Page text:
Palo Alto-based Branch Metrics has just raised $3 million from NEA and others to address a series of challenges affecting the mobile app ecosystem today. The company has come up with an advanced “deep linking” technology for app developers, which allows for a more powerful means of sharing content from within apps, referring or inviting others to install apps, and more.
The solution goes beyond the current set of deep linking technologies, which only work successfully when users have the app already installed; with Branch Metrics’ solution, it’s able to direct users to the right place within an app even if the app was not installed when the link was first clicked.
App developers and marketers will quickly understand the benefit to the technology Branch Metrics has developed – and so did investors, it seems – the company ended up having their pick of VCs to work with, and chose NEA after getting a term sheet in just three days.
Others participating in the funding include Mar Hershenson (Pejman Mar Ventures), Ben Narasin (TriplePoint Capital), and other angels. NEA’s Scott Sandell and Forest Baskett will be working with Branch Metrics going forward, as will Hershenson.
From Photo Books To Deep Links
Branch Metrics originally begin its life as Kindred Prints, an app that allows you to print and ship custom photo books from your phone.
Founded by three Stanford grad students Alex Austin, Mike Molinet, and Mada Seghete in June 2013, the app was fairly popular – Apple ended up featuring it in the App Store several times, in fact. But the team kept encountering problems that prevented it from growing further, explains Austin, CEO at Branch Metrics.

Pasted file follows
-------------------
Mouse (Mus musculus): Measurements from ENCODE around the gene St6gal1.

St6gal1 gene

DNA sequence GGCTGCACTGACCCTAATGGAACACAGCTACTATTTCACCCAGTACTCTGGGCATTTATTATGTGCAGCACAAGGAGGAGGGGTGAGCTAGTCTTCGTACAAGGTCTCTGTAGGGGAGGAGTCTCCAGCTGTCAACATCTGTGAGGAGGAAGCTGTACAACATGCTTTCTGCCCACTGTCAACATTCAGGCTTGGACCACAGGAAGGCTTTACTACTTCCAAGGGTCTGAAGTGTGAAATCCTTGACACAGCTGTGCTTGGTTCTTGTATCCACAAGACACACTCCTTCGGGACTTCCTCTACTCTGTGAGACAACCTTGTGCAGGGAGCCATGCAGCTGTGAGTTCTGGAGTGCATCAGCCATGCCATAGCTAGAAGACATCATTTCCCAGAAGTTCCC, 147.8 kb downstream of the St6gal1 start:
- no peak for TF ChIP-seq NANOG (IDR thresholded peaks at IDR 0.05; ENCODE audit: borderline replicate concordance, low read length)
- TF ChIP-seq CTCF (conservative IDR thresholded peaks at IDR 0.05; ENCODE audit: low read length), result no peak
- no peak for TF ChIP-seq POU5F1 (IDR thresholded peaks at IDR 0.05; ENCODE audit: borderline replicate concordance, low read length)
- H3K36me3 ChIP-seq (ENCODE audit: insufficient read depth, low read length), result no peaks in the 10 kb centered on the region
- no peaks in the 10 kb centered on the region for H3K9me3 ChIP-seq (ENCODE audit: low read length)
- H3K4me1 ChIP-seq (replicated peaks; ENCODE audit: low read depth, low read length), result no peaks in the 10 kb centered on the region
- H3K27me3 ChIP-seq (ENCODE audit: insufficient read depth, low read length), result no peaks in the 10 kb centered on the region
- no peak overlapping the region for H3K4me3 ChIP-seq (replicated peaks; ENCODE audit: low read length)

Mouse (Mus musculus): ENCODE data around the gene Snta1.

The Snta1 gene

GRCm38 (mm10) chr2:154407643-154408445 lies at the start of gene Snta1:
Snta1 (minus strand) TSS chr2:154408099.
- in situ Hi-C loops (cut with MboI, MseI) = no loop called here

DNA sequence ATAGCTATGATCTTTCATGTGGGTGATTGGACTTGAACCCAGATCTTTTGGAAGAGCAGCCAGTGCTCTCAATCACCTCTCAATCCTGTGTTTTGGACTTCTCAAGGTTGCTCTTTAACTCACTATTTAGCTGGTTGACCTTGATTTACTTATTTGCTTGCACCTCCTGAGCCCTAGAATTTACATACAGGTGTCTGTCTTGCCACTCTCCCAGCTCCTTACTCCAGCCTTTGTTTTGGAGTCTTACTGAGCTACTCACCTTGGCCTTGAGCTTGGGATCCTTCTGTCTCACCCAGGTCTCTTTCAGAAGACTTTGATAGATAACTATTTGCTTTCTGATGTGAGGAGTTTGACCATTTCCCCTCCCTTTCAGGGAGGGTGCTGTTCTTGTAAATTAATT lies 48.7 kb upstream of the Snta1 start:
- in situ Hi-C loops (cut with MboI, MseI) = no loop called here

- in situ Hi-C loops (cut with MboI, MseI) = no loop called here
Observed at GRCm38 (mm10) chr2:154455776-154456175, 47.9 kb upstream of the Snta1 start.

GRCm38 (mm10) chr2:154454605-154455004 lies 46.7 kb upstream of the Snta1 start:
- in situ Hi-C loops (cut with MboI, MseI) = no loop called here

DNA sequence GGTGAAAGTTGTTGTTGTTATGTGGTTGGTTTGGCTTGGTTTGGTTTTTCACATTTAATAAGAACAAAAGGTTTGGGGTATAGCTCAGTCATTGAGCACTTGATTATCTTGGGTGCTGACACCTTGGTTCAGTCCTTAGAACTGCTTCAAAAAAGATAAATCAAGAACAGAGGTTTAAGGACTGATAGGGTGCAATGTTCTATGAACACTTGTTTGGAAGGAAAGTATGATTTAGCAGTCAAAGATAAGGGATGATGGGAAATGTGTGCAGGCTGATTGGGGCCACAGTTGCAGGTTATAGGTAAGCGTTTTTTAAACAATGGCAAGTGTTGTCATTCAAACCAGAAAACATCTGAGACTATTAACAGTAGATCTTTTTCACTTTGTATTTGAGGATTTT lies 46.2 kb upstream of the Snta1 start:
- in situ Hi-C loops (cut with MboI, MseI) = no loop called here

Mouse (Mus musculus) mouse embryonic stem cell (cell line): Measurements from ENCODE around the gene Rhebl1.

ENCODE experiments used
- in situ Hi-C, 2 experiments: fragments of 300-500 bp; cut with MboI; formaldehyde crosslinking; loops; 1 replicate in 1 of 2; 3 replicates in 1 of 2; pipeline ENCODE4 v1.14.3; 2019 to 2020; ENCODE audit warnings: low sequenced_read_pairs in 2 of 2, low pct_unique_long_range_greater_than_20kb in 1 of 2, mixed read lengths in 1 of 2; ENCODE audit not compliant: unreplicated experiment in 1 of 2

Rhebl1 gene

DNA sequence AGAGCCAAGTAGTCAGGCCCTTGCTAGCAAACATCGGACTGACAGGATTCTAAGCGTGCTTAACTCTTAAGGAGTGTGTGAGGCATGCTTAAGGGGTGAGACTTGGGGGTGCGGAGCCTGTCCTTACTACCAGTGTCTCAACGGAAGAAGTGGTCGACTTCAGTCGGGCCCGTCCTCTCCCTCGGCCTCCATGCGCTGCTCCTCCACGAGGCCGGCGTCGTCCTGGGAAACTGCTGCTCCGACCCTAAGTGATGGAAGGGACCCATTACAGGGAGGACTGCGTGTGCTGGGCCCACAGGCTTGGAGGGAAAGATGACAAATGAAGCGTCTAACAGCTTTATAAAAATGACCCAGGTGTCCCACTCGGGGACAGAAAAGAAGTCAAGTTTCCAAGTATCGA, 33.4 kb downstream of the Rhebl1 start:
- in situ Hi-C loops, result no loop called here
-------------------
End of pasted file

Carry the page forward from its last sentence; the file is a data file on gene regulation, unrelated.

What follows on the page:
“There were a couple of things that were completely broken with the mobile ecosystem,” he says. “Sharing and referrals were the two pieces we struggled with.”
Austin explains that, as a mobile-first company, Kindred wanted to create a URL that users could share with others or reference later which would point to the content they created with the Kindred Prints app.
On mobile, that doesn’t actually work, he says. Developers could either build out a web app to complement their mobile software and point users there when clicked, or they could use traditional deep link technology to point to a specific page within the app.
Today’s smart deep links can detect what device you’re using (desktop or mobile), or whether you have the app installed on your phone, in order to direct you appropriately.
But the problem is that mobile deep links only really work if the other user already has the app installed on their phone, too. If they don’t, deep links just direct the person who clicked the link to download the app from the App Store or Google Play. Unfortunately, once they do, the context of what they intended to view gets lost. A user may have shared “view my photobook!,” but after their friends install the app and launch it, they end up just staring at a sign-up screen. Even if they get through the sign-up process, they have to go seek out the shared content anew.
Branch Metrics changes that.
How Branch Metrics’ Links Work
“The fact that we couldn’t link to content inside of our app without building a whole website infrastructure was just mind-blowing,” says Austin.